Re: Why "lock" functionality is introduced for all the objects?

Lew <>
Tue, 28 Jun 2011 14:33:09 -0400
On 06/28/2011 02:23 PM,
supercalifragilisticexpialadiamaticonormalizeringelimatisticantations wrote:

On 28/06/2011 2:13 PM, Lew wrote:

Michal Kleczek wrote:

Lew wrote:

Show me the numbers. What penalty?

It is (almost) twice as much memory as it could be and twice as much GC
cycles. Almost because in real world the number of objects that you
need to

Nonsense. It's an extra 4 bytes per object. Most objects are much larger
than 4 bytes,

Bullpuckey, other than that a nontrivial object is always at least 12 bytes

So 4 bytes overhead is less than 100%, as I said.

due to Java's bloated object headers plus alignment. Ignoring that, it's quite
common to have lots of small objects at runtime -- from boxed primitives (4
bytes for most and 8 bytes for Longs and Doubles, plus object headers) to
short strings (two bytes per character plus four for the length field = 8 for
a two-letter word and 4 for an empty string -- again, plus object headers) and

Most strings in a typical program are non-empty and generally longer than two
bytes. A good percentage are interned. Strings in many runtime contexts
refer to substrings of those already in memory, saving overhead.

Integer objects make up a small fraction of most programs. Many Integer
instances are shared, especially if one follows best practices. Not a lot of
memory pressure there.

Double and Long, even fewer.

the occasional content-free pure-behavior object (abstract factories, strategy
pattern implementations, event listeners, plus most of the things you'd use an
anonymous inner class for ...). Small collections are a bit larger but an 8
byte object header is still likely to be a fair percentage; and their

What percentage is "fair"? Surely less than 100%, as I claim.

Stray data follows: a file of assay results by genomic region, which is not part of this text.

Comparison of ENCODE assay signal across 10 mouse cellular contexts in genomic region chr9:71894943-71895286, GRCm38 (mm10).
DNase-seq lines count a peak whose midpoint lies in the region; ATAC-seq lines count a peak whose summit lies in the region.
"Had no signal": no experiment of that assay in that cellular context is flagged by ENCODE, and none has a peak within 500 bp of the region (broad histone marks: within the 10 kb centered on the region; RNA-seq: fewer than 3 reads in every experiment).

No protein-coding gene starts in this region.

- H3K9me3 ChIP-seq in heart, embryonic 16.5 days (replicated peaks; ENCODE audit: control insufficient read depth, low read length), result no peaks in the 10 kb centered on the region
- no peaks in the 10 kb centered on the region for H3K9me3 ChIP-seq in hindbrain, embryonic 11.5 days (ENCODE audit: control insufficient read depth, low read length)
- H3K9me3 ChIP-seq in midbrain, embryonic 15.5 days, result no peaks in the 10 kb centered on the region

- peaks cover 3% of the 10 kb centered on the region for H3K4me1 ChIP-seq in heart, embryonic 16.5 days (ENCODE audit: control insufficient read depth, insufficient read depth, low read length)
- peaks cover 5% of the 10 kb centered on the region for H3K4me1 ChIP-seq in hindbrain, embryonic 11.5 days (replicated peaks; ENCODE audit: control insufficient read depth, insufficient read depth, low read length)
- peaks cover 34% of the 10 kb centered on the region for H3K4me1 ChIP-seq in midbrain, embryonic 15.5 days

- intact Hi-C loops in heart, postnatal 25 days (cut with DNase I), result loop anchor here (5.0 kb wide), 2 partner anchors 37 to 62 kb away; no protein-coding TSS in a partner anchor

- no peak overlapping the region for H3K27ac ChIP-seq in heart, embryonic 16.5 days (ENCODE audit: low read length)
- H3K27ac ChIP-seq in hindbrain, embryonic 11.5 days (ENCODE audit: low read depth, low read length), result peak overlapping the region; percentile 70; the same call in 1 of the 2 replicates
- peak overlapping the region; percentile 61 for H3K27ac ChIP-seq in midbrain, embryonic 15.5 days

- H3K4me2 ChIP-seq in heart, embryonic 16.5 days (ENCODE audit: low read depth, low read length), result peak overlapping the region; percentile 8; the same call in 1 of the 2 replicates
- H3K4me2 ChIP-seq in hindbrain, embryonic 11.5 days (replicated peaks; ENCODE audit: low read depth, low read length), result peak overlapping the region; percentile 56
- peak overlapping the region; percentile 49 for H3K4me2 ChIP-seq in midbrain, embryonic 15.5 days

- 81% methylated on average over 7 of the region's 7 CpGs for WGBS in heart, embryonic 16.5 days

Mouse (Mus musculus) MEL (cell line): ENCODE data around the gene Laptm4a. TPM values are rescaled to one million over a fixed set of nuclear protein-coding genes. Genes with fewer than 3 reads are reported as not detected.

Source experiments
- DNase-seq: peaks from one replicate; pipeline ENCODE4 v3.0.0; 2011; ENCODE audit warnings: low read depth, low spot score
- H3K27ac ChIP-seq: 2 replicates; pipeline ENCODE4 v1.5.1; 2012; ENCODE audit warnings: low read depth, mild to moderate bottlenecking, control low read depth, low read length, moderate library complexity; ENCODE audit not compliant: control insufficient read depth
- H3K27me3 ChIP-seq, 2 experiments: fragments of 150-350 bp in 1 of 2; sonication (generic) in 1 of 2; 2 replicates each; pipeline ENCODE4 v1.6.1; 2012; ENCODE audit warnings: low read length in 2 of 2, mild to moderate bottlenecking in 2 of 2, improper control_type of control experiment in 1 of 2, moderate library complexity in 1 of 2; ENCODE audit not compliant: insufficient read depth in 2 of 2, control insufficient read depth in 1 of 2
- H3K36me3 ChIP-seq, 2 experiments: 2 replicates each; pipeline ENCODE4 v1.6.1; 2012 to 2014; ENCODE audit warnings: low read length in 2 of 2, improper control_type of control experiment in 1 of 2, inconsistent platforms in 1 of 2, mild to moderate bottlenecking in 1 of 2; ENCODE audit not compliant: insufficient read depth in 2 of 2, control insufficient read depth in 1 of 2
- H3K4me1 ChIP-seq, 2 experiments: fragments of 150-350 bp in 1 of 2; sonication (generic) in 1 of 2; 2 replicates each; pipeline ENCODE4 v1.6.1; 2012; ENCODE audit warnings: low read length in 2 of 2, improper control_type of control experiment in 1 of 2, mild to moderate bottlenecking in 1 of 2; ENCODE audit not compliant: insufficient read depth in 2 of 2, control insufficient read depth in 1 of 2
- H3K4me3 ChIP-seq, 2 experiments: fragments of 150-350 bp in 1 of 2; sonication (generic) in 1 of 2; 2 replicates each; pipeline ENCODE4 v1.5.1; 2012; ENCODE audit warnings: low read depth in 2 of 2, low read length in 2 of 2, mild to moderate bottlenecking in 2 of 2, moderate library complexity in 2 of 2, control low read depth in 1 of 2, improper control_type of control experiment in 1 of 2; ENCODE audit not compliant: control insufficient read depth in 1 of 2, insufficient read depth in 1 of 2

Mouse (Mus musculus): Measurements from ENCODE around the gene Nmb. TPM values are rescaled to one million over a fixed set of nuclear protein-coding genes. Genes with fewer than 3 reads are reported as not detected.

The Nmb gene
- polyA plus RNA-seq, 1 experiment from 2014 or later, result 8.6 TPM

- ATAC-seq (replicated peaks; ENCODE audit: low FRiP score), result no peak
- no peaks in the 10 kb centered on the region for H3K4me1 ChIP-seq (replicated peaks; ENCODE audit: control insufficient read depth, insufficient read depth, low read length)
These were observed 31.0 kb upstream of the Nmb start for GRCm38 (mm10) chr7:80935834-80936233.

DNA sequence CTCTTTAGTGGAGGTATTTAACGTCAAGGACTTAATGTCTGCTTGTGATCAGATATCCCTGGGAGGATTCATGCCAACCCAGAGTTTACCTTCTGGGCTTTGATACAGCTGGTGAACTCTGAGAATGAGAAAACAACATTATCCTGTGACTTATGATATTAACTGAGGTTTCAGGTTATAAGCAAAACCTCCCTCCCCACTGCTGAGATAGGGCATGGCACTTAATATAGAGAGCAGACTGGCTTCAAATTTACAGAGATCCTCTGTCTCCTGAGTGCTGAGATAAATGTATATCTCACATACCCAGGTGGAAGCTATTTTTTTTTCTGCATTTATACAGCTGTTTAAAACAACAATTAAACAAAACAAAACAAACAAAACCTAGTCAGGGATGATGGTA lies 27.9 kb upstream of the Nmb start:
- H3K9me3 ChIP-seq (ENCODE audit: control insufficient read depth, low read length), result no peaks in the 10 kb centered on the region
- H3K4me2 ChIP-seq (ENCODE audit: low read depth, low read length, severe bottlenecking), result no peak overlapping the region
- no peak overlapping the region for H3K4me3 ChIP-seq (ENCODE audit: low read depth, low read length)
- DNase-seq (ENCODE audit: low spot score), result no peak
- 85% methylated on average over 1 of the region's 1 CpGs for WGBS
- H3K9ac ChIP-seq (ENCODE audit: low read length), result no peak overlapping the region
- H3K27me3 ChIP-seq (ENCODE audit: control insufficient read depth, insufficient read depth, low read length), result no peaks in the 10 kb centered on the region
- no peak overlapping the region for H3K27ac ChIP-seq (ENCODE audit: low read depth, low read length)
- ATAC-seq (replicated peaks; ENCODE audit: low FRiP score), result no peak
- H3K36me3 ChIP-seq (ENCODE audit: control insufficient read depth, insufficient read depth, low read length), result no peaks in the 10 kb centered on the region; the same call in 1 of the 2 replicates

iterators may contain as little as a single integer index plus a single
pointer (ArrayList's likely does) and so be the same size as a Long or a Double.

And then there's all the objects with one or two reference type fields. Four
bytes each, on a 32-bit JVM. You can't count the "nested" objects' own sizes,
because they each have their own object header.

Objects with many fields are quite a bit rarer than ones with only one or two
fields. *Classes* with many fields are less common, and usually there will be
fewer live instances at runtime.

Ultimately, overhead fraction = average bytes directly in fields (at most 4
for most fields on 32-bit systems, excepting long and double primitive fields)
divided by header size, where the average is over a *typical population of
live objects in a running system* rather than over a set of, say, classes in
use in a system.

You show only that the overhead of 4 bytes per object is less than 100% of the
object's memory footprint, which is what I said.

Which footprint can be reduced by HotSpot, to the point of pulling an object
out of the heap altogether.

Where are the numbers? Everyone's arguing from speculation. Show me the numbers.

Real numbers. From actual runs. What is the overhead, really? Stop making
shit up.

Show me the numbers.

Honi soit qui mal y pense.

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